From the early 1970s to the early 1990s, the U.S. workforce underwent a radical transformation, as women bid goodbye to their roles as housewives and entered the labor market en masse. By the time Murphy Brown started kicking professional ass and taking names during network prime time, females were solidly more likely to be pursuing a career in the United States than in almost any other developed country.
But over the last two decades, the fraction of working women in the U.S. peaked and started to decline. At the same time, much of Europe caught up to, then surpassed us. In 1990, we ranked sixth for women's workforce participation among the 22 countries tracked by the OECD; by 2010, we ranked 17th.
What happened? And are we really falling behind the rest of the developed world, or is the story more complicated? Cornell economists Francine Blau and Lawrence Kahn are out with a new working paper that tries to answer those questions, and their findings hint at both the promise and perils of policies aimed at making it easier for women to enter the working world.
As the graph below shows, women's workforce participation has indeed been fairly stagnant in the U.S. for about 20 years. In most of the developed world, it's been anything but. This isn't just a matter of other countries rapidly making up for lost time. Countries such as Canada, the United Kingdom, Switzerland, and France have managed to outstrip our growth, even though a large fraction of their women were already working in 1990.
The reasons for that, Blau and Kahn believe, largely boil down to the family-friendly policies that have been adopted outside the United States. Other developed countries have legislated rules that make it easier for employees to work part-time and guarantee women generous paid maternity leave. They also spend more on government-sponsored childcare, though that appears to have less of an affect on whether women work. If the U.S. were to adopt a similar set of laws making it easier for mothers to get out of the house and into the office, Blau and Kahn estimate that around 82 percent of American women would have been in the labor force in 2010, instead of the 75 percent who actually were.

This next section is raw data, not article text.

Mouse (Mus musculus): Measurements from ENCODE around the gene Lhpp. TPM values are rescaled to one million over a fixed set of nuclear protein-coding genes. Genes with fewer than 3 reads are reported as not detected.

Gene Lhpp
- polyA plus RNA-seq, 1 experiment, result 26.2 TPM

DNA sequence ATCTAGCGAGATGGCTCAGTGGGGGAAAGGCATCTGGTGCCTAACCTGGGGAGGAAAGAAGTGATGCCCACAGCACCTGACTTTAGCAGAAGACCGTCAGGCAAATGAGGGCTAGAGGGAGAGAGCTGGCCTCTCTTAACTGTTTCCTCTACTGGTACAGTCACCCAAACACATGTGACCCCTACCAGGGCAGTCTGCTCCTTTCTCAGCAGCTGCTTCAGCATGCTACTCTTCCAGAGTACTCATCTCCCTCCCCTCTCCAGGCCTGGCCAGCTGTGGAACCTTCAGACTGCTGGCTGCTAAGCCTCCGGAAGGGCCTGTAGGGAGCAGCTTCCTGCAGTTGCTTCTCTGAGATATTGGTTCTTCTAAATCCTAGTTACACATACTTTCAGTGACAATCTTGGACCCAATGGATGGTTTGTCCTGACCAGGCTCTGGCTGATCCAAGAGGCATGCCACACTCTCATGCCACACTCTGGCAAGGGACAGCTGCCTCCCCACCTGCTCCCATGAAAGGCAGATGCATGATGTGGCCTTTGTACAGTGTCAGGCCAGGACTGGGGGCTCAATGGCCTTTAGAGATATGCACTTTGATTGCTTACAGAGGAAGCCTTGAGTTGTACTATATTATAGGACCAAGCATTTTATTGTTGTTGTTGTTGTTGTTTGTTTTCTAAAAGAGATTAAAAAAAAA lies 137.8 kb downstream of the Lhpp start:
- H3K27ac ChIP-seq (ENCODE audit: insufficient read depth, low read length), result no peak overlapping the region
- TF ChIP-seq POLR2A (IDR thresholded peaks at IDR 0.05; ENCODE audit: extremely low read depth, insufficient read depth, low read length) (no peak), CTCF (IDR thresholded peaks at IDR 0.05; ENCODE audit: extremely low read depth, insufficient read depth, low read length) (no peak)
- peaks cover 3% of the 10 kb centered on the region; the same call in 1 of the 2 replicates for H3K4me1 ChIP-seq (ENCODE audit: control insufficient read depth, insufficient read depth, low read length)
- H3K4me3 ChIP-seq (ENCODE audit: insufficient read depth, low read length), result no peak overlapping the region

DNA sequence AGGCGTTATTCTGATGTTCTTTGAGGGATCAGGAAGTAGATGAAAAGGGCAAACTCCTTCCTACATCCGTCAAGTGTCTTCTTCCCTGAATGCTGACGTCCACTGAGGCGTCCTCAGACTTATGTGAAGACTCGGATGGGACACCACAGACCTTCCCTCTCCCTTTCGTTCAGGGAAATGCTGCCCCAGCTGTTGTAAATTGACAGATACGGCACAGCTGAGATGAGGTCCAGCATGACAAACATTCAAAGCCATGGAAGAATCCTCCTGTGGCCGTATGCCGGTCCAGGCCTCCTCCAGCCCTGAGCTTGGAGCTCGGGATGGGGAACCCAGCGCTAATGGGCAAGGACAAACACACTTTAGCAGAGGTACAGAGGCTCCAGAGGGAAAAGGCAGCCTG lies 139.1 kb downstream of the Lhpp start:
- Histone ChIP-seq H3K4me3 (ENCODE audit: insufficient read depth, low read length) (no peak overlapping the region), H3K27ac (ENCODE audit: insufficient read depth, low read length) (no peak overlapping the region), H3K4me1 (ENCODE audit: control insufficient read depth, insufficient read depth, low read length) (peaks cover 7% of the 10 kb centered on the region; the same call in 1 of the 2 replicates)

So has the U.S. just fallen behind the times? Well, maybe not entirely. As Blau and Kahn note, some of these progressive, family-oriented policies might also have unintended consequences that could handicap women in the workplace. Laws mandating generous maternity leave, for instance, might discourage some employers from hiring or promoting young women for fear that they'll be off the job for months at a time. Other research has shown that women who work part-time or take breaks from their careers often suffer professionally as a result. And indeed, Blau and Kahn find that women outside the U.S. are about twice as likely to only work part time as their American peers. They're also much less likely to work as managers or in skilled professions. There's a bit less of a gap when you look at traditionally "male" professions -- a category Blau and Kahn create that nixes nurses and school teachers from the jobs mix -- but U.S. women still excel.
Ultimately, the authors only offer the tentative conclusion that there "may be a trade-off between some policies that make it easier for women to combine work and family and women's advancement at work."
So is the U.S. falling behind when it comes to getting women into the workplace? Yes and no. American women are less likely to work overall but more likely to work in high-level jobs. And that's something worth keeping in mind as we search for ways to make the workplace more female-friendly in the future.
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